After years of growth, the utilization rate for MR exams in the Medicare population fell 3.2 percent between 2008 and 2010, according a study published in the August issue of the Journal of the American College of Radiology .
“Recent studies have found that some advanced imaging modalities, such as CT and nuclear medicine, saw decreases in overall utilization between 2008 and 2010. This study documents a similar trend in MR,” wrote Richard E. Sharpe Jr., MD, MBA, Thomas Jefferson University Hospital and Jefferson Medical College, Philadelphia, and colleagues.
This trend was revealed by an analysis of Medicare Part B data for all MR exams performed in the Medicare population from 1998 through 2010. The researchers used CPT codes to tabulate MR utilization for each year of the study period and categorize MR volume by body system.
Rate of MR use in the Medicare population was 73 per 1,000 beneficiaries in 1998 and increased to 189 per 1,000 in 2008, representing a compound annual growth rate of 10 percent over this period, according to the authors. The rate decreased to 183 per 1,000 in 2010.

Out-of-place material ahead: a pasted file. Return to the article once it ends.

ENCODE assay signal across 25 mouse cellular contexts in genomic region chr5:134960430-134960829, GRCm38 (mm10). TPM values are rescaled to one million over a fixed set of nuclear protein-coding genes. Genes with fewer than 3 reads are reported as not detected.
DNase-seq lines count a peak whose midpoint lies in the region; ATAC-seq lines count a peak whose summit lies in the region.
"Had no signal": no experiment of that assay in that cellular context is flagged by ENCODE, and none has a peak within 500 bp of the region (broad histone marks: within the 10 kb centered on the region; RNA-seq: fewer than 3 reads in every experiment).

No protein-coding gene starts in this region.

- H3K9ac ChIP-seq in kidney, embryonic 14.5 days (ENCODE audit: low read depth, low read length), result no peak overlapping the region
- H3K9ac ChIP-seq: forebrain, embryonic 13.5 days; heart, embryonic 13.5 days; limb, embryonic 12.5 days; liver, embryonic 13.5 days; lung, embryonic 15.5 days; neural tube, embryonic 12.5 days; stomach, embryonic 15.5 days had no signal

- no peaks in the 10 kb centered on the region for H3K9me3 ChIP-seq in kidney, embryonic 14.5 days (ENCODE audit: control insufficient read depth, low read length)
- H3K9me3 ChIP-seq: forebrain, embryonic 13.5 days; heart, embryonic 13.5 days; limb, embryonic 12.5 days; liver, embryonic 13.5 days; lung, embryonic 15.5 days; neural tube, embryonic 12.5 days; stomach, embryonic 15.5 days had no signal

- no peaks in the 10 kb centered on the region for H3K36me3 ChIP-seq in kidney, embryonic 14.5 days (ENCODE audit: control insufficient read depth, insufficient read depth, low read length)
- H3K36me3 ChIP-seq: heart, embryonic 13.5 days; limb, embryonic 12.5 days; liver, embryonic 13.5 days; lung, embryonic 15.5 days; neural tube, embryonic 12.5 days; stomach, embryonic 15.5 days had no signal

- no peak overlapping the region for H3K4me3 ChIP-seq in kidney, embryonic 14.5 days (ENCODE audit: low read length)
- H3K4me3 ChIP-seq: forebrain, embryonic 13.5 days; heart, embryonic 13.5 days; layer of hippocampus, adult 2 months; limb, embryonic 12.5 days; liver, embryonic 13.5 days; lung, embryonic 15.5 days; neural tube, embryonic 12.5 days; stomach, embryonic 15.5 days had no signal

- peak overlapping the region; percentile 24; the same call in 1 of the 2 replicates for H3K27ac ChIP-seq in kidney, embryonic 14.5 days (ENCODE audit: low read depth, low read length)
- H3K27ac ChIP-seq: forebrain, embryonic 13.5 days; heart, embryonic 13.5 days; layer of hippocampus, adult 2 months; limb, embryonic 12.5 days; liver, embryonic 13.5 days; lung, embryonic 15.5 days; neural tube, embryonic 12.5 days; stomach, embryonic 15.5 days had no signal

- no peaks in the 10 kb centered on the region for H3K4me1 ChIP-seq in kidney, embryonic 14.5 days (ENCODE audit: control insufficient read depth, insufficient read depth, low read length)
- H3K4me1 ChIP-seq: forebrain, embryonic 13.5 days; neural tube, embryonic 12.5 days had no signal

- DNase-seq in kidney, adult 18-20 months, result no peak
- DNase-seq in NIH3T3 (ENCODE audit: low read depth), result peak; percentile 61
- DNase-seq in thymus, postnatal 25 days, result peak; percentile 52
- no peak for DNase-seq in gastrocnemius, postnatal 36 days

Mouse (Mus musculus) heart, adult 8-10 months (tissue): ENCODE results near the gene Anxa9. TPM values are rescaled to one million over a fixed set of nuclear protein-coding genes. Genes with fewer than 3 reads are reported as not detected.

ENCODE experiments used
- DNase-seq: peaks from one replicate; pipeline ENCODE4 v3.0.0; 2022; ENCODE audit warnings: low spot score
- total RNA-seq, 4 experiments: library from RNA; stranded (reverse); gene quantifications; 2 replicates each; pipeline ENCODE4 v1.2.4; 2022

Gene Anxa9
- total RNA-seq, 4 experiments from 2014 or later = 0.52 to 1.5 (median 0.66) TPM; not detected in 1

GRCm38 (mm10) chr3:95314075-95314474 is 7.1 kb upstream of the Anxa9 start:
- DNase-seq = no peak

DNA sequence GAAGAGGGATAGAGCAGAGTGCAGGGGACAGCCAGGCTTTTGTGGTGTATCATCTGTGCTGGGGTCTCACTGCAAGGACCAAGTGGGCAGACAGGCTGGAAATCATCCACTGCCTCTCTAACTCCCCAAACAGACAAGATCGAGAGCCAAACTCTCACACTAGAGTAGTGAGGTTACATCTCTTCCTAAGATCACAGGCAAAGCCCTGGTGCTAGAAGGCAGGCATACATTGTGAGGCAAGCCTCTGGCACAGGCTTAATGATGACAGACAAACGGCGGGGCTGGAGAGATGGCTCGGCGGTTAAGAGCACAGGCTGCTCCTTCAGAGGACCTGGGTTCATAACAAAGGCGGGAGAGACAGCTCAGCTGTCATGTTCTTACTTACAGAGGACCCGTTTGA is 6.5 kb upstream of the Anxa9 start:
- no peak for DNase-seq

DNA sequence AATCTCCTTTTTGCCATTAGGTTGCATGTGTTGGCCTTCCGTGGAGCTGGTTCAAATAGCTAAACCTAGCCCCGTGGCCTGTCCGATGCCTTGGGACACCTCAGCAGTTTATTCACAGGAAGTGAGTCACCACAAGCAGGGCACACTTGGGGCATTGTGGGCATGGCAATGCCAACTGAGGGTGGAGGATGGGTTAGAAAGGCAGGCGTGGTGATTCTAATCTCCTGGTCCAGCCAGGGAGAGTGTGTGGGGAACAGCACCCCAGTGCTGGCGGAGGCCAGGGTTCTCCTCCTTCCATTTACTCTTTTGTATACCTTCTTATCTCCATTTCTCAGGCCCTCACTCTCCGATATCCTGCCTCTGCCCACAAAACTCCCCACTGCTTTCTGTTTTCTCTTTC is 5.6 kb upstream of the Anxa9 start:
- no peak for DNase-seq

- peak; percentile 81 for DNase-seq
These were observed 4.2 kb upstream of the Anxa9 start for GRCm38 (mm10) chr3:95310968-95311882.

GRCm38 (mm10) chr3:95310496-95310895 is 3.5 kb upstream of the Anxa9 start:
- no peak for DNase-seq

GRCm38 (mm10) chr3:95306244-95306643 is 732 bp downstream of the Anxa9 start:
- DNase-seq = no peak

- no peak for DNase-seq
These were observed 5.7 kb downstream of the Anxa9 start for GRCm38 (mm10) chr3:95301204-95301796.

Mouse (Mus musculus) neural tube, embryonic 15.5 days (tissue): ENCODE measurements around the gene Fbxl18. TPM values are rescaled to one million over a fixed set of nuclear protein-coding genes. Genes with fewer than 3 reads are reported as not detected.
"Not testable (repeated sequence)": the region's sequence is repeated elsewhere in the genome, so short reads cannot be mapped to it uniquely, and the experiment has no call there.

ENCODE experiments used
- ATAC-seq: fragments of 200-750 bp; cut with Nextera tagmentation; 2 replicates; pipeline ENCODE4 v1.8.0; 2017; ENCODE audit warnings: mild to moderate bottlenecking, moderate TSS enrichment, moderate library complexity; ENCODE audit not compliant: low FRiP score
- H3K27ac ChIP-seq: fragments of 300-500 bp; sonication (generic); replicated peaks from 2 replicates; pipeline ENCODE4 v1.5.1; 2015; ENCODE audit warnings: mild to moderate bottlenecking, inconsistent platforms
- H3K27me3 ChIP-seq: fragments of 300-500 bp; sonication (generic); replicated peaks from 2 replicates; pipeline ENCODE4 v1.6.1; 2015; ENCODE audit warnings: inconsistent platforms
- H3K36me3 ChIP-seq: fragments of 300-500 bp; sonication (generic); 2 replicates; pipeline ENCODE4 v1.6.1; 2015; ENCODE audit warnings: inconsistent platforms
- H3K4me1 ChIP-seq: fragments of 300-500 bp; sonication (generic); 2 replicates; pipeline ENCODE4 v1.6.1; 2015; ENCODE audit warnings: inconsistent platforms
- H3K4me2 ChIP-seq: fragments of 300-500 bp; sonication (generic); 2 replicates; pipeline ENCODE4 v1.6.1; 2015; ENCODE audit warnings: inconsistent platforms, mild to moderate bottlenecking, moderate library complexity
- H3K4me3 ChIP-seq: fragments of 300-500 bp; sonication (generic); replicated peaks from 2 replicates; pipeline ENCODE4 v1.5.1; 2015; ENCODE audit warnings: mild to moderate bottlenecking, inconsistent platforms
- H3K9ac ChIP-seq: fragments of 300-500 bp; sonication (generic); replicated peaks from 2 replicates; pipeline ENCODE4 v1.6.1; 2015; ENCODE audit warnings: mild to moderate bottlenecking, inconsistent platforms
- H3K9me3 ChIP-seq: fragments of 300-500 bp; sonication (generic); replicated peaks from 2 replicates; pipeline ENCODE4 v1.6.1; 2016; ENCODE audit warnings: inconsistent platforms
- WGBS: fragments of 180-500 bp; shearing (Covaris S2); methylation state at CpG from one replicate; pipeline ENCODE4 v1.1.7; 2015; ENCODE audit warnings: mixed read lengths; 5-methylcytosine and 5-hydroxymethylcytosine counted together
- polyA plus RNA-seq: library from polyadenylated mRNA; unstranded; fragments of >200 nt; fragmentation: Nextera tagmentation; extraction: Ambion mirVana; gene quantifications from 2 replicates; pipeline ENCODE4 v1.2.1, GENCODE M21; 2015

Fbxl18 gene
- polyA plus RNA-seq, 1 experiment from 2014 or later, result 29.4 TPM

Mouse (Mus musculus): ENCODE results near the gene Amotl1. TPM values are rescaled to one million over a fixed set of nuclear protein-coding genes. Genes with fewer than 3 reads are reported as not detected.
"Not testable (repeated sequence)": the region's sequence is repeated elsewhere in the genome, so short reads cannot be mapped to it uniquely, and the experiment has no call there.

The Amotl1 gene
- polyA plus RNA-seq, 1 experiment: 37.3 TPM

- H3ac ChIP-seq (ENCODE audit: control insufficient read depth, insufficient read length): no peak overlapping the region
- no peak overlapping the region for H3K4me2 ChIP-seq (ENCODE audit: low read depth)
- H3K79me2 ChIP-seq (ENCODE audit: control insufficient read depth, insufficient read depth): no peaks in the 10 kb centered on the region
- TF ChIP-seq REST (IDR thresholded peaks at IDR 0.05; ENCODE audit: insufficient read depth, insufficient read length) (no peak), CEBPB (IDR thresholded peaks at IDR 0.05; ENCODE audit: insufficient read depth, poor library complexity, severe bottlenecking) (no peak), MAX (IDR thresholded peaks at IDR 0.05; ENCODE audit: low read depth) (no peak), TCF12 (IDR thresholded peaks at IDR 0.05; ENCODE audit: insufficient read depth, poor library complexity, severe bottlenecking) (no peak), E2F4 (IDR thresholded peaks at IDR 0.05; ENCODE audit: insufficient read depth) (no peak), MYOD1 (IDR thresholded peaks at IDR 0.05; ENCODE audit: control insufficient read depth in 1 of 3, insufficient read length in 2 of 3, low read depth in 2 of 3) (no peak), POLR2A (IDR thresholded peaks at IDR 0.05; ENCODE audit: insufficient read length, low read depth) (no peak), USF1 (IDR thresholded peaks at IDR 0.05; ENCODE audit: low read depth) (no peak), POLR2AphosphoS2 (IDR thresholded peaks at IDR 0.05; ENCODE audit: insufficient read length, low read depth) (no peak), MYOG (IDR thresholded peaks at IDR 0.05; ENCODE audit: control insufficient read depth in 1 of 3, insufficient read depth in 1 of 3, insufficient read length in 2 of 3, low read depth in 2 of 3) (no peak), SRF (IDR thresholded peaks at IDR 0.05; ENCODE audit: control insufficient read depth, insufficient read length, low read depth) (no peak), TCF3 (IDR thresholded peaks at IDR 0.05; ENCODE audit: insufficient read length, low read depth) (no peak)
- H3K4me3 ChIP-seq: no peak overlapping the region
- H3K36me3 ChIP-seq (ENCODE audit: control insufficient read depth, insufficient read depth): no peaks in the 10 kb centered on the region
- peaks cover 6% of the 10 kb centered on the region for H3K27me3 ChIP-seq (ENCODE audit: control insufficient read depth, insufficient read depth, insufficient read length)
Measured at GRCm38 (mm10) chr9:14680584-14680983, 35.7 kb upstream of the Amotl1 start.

More than 2.4 million MR exams were ordered in 2010. The head was the most frequently imaged body section, with head MRI representing 37.3 percent of the total exam volume. Spine MR accounted for another 34.8 percent.
In speculating as to what has caused the downswing in MR utilization, Sharpe and colleagues offered a list of potential factors, including:
- The global recession;
- Concerns over excessive healthcare expenses; and
- Efforts by radiologists to encourage appropriate use of imaging among their colleagues.
“[T]here has been an increase in public awareness of, and perhaps the unnecessary use of, advanced medical imaging,” wrote the authors. “Several articles in the news media have focused on the increased cost, inconvenience, and radiation exposure of unnecessary medical imaging. Anecdotally, we are aware of patients refusing to obtain tests that they feel are not necessary. Perhaps more than in the past, patients today want to know, ‘Do I need this test?’ before undergoing advanced medical imaging.”
Since rapid innovation in medical imaging could make it challenging for physicians to determine the most appropriate use of imaging, Sharpe and colleagues called out a few initiatives to help guide imaging utilization. The American College of Radiology Appropriateness Criteria, the Image Wisely campaign, and the Choosing Wisely initiative are all sources of information about which settings are appropriate for imaging and which tests are often ordered unnecessarily.